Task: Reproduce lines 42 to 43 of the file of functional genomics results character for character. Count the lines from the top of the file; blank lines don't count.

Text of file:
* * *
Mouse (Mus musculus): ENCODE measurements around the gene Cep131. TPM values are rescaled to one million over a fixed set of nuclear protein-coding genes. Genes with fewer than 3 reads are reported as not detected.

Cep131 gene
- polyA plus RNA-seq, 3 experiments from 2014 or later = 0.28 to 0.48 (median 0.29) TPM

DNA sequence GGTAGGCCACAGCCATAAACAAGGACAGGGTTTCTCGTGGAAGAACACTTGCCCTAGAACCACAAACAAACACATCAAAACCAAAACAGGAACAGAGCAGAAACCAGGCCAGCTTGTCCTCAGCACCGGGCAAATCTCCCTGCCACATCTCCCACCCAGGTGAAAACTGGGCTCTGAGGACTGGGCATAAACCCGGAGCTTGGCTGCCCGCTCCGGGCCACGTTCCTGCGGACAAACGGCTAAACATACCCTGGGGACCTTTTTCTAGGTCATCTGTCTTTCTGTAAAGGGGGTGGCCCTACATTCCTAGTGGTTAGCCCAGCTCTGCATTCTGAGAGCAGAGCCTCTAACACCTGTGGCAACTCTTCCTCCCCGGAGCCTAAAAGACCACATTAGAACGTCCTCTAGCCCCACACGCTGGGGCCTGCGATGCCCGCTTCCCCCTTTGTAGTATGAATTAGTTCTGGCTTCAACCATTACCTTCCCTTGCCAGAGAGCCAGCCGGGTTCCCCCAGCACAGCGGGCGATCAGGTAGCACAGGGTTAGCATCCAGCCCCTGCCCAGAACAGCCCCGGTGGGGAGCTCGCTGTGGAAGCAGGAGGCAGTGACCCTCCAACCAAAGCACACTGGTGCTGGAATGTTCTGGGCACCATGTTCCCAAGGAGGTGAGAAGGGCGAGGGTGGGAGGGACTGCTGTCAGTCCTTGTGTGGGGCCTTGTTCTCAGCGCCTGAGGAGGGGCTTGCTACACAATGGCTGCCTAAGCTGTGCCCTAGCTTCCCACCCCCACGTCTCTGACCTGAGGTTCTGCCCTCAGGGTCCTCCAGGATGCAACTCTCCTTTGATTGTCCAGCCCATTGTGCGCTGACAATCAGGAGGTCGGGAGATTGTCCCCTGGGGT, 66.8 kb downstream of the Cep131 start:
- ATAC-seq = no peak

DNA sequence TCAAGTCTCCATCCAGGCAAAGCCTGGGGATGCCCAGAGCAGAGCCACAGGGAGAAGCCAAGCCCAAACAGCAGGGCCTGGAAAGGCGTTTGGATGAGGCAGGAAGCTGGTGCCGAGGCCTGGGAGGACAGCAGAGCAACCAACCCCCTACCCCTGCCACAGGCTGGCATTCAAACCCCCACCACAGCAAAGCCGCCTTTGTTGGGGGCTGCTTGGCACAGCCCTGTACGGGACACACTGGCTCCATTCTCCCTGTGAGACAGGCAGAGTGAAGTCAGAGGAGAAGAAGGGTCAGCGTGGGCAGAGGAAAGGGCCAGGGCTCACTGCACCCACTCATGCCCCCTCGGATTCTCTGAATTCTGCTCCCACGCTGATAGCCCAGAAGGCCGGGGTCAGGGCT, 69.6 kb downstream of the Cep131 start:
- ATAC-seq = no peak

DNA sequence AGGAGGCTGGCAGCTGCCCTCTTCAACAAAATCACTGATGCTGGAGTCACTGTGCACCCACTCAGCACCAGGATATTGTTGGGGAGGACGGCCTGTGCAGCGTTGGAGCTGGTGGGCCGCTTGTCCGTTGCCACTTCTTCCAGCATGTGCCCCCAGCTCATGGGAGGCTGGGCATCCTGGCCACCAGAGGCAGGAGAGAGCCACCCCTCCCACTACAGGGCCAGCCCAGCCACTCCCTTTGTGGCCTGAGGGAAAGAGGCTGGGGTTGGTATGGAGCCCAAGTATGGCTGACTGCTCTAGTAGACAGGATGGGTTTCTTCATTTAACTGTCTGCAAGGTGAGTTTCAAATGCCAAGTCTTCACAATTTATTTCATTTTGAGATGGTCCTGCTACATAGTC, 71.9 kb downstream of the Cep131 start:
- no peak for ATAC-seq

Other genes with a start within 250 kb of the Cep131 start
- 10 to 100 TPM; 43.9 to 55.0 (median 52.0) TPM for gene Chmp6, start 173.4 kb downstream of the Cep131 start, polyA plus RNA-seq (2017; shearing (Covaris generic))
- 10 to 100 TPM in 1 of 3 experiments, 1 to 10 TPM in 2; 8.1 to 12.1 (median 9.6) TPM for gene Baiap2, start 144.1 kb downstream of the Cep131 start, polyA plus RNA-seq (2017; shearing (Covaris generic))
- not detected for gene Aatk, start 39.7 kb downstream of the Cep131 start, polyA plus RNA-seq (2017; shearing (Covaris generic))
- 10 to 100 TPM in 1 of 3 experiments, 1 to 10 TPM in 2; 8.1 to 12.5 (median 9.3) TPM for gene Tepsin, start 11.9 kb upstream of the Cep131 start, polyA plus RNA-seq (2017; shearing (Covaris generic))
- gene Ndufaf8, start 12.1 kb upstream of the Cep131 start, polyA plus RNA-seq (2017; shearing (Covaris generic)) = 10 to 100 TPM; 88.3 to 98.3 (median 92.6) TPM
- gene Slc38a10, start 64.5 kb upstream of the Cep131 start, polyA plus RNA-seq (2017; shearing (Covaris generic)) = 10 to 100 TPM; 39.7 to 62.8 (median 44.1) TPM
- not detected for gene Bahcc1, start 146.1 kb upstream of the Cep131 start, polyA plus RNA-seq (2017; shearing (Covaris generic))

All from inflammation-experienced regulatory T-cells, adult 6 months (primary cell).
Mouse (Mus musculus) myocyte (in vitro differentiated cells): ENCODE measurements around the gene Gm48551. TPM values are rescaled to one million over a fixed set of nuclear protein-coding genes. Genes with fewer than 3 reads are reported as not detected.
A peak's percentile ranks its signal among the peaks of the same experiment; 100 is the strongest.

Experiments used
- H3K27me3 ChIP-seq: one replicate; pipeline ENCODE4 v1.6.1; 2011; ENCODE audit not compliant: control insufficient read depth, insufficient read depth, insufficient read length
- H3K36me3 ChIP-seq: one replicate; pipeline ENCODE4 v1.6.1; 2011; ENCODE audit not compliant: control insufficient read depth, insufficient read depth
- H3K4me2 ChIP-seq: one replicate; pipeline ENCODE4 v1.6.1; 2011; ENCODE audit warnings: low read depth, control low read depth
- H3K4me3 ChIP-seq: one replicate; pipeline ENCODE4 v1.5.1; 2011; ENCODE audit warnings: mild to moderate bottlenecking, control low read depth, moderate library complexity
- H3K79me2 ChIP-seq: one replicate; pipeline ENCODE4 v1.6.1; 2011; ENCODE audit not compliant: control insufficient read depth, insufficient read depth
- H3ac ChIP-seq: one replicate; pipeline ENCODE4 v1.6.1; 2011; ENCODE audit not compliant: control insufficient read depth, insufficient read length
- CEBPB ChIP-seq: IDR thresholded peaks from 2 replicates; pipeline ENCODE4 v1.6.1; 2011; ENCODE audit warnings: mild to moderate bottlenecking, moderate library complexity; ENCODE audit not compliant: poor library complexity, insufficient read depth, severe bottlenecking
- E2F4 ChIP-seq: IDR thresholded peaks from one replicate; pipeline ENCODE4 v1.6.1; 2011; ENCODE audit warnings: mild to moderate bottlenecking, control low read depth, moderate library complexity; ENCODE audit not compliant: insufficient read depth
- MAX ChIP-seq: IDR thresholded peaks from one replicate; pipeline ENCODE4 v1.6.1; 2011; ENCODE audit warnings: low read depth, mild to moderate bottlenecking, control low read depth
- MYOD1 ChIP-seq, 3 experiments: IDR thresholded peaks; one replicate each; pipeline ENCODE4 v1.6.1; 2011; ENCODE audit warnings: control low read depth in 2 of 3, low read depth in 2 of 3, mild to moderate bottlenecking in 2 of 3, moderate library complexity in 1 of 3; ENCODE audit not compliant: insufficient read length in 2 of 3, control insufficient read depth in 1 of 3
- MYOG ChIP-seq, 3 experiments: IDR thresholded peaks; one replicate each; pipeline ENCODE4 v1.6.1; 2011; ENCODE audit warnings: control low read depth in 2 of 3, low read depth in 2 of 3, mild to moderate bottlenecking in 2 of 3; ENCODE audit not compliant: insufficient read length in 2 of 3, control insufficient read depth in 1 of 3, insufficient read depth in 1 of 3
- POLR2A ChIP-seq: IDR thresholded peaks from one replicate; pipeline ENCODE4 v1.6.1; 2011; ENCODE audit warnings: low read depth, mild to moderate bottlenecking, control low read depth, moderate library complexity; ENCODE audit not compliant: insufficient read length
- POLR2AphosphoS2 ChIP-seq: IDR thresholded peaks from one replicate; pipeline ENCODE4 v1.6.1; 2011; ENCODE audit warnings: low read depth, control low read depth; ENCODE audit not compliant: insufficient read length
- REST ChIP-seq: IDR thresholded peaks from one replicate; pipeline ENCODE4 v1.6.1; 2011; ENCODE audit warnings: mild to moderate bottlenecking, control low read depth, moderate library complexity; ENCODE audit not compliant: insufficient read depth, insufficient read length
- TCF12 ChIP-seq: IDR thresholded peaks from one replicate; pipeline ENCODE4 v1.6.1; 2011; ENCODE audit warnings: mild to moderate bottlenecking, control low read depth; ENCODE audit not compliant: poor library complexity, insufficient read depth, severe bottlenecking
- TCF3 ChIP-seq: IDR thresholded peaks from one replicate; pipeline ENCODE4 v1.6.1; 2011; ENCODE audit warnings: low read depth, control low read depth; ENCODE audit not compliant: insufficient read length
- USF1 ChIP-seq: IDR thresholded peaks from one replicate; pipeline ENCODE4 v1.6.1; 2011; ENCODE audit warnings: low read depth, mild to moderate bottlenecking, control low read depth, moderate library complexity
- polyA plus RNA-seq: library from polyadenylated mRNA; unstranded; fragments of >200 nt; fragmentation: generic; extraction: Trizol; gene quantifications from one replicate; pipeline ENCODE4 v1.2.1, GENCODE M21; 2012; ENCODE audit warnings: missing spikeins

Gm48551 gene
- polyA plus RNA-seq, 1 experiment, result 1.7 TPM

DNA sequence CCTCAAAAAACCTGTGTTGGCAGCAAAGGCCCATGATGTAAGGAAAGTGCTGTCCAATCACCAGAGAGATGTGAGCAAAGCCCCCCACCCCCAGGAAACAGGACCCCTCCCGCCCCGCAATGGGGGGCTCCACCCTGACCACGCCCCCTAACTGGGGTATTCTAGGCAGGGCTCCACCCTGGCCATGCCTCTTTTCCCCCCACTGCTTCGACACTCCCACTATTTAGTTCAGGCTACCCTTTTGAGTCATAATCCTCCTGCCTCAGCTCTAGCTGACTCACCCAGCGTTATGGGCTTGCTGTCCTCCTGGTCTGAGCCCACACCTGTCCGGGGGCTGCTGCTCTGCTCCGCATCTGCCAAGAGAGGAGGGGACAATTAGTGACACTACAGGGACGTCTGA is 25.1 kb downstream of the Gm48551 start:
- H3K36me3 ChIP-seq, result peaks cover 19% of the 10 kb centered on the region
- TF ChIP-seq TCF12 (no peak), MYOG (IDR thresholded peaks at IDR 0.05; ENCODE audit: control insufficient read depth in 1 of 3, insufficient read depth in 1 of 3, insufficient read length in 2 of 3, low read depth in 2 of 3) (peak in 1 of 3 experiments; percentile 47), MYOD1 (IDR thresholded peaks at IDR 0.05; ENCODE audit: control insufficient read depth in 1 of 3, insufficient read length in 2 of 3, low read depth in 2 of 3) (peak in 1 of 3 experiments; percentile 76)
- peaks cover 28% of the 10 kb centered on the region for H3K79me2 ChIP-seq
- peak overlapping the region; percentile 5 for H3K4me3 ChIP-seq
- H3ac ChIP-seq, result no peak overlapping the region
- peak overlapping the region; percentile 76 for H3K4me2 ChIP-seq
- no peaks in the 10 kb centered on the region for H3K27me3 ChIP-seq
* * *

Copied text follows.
DNA sequence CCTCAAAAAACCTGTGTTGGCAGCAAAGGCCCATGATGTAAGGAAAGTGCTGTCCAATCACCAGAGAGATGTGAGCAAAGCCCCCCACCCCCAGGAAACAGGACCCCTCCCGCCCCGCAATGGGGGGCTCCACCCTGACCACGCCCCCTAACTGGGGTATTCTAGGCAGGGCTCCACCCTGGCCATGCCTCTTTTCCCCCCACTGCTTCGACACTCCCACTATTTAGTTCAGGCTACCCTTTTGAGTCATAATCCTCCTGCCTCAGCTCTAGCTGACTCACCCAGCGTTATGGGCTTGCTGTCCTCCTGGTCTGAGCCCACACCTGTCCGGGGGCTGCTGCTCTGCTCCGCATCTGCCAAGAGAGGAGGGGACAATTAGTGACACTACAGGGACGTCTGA is 25.1 kb downstream of the Gm48551 start:
- H3K36me3 ChIP-seq, result peaks cover 19% of the 10 kb centered on the region